2.5. Animal experiments

All experiments involving animals were performed according to the guidelines approved by the Mayo Clinic Institutional Animal Care and Use Committee (IACUC). Animals were housed according to National Institutes of Health (NIH) and U. S. Department of Agriculture guidelines. All rats were held on a 12-hour light-dark cycle on a standard regimen, with food and water ad libitum in conventional housing. A total of 33 adult female Sprague-Dawley rats (Charles River Laboratories, Wilmington, Massachusetts; Harlan Laboratories, Indianapolis, Indiana) weighing between 200 to 250 grams were used. Female rats were used in this study because of the ease of handling bladder squeezing and the lessened incidence of urinary tract infection compared to males. Bladders were squeezed twice per day, and rats were given analgesics and antibiotics as needed after surgery. All rats were cared for with availability of veterinarians experienced in handling rodents with spinal cord injury in 24 hours [13].

2.6. Surgical procedures, spinal cord transection, and scaffold implantation

Before surgery, all animals were given 5 ml of lactated Ringer’s solution (Baxter Healthcare Corporation, Deerfield, Illinois) subcutaneously, Buprenex (0.05 mg/kg, Reckitt Benckiser Pharmaceuticals Inc, Richmond, Virginia) intramuscularly, Baytril (65 mg/kg, Bayer Corporation, Shawnee, Kansas) intramuscularly, and had access to Acetaminophen (Mapap Major Pharmaceutiacals, Livonia MI) in their drinking water (1:15) for 24 hours previously [13].

Female rats were randomly designated to each of four experimental groups for the implantation of SC-loaded multi-channel scaffolds fabricated from PLGA, PCLF, OPF and OPF+. Laminectomy was carried out at T9/10 level followed by complete transection of spinal cord and implantation of scaffold. Briefly, rats were anesthetized with intraperitoneal injection of ketamine at a concentration of 80 mg/kg (Fort Dodge Animal Health) and xylazine at a concentration of 5 mg/kg (Lloyd Laboratories, Shenandoah, Iowa). The back was shaved and aseptically prepared with a povidone-iodine scrub swabstick (Professional Disposables Inc, Orangeburg, New York). Puralube Vet Ointment (Pharmaderm, Melville, New York) was spread to prevent the eyes from dehydration during the long surgical procedures. Rats were maintained on heating pad to keep body temperature at 37°C ± 0.5°C during surgical procedures. A Zeiss F170 microsurgical microscope (Oberkochen, Germany) was used along with a sterile technique during the whole surgical procedures. Following skin incision and laminectomy at the T9 or T10 vertebral level, spinal cord was completely cut by a sharp blade (No 11, BD Medical, Batavia, IL). A microhook/probe was used to confirm the completeness of transection between the 2 cut ends. After complete transection, the spinal cord retracted from the injury location and yielded a 2-mm break at T9 or T10 level of spinal cord. All visible spinal roots were removed from the transection gap. A 2-mm long scaffold (PLGA, PCLF, OPF or OPF+) loaded with SCs was implanted into the gap by a fine forceps and aligned with the rostral and caudal spinal cord stumps, making a tight contact with the both ends under the surgical scope. Muscles and skin were sutured separately in layers, with a deep and tight first suture of the muscle in order to hold and fix the implanted scaffold stable in the gap.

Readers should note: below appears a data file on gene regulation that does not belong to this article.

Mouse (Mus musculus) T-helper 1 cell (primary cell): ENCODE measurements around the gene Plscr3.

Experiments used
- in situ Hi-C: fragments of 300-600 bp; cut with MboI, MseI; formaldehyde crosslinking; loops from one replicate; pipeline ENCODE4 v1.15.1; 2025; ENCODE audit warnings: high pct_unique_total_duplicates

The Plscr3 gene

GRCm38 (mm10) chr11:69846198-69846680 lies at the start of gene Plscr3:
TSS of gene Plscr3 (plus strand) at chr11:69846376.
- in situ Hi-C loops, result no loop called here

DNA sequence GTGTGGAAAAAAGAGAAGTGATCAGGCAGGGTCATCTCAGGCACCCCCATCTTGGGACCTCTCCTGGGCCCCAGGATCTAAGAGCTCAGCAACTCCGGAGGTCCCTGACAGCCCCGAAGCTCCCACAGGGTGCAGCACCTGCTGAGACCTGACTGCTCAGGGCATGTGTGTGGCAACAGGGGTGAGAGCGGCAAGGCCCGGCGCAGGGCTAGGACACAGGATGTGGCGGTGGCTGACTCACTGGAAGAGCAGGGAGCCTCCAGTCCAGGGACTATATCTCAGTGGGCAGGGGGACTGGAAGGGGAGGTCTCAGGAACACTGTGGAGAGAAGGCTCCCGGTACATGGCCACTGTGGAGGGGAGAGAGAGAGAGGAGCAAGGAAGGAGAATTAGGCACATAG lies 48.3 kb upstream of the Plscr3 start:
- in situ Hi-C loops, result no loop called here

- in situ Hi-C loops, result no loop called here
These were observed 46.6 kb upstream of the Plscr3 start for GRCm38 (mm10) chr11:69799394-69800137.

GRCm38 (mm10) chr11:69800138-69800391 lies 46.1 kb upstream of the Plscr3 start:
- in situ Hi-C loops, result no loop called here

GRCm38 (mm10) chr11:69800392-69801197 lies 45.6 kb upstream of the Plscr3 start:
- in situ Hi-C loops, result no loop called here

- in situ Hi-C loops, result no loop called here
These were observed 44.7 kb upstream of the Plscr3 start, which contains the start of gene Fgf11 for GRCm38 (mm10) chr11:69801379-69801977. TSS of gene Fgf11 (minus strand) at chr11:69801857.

2.7. Postoperative care of animals

The animals were maintained in low-sided and warmed cages to allow them to easily reach food and water. Deep bedding was changed frequently in order to prevent decubitus ulcers. Buprenex (0.05 mg/kg; Reckitt Benckiser Pharmaceuticals Inc, Richmond, Virginia) was administered intramuscularly twice per day for 3 to 5 days to lessen pain after transection surgery. Acetaminophen was given in the drinking water for 1 day preoperatively and 7 days post operatively. Baytril (65 mg/kg; Bayer Corporation, Shawnee, Kansas) was given intramuscularly twice a day for the first week after surgery and as needed thereafter to prevent infection. Five mls of saline was also given twice a day for the first five days post surgery. Bladders were squeezed empty manually twice a day for the whole duration after transection, during which time the urine stream assessed for signs of infection.

2.8. Tissue preparation and sectioning

Rats were humanely euthanized by deep anesthesia with an intraperitoneal injection of 0.4 ml pentobarbital sodium (40 mg/kg) (Fort Dodge Animal Health, Fort Dodge, IA) and transcardially perfused with fixative (4% paraformaldehyde) 1 month after cord transection surgery. During the perfusion, 60 ml of PBS was infused through the aorta, followed by 60 ml of 4% paraformaldehyde. The spinal column and cord with the implants were removed en bloc and post-fixed overnight in the same fixative at 4° C. Following post-fixation, implanted scaffolds including 5 mm of the rostral and caudal spinal cord of the grafted area, were dissected free from the vertebral column, fixed again in the same fixative overnight at 4°C before they were processed for paraffin-embeddi ng. The spinal cord segments were cut transversely into 8-μm sections on a Reichert-Jung Biocut microtome (Leica, Bannockburn, IL). Sections were carefully numbered and sequentially collected as 5 sections per slide.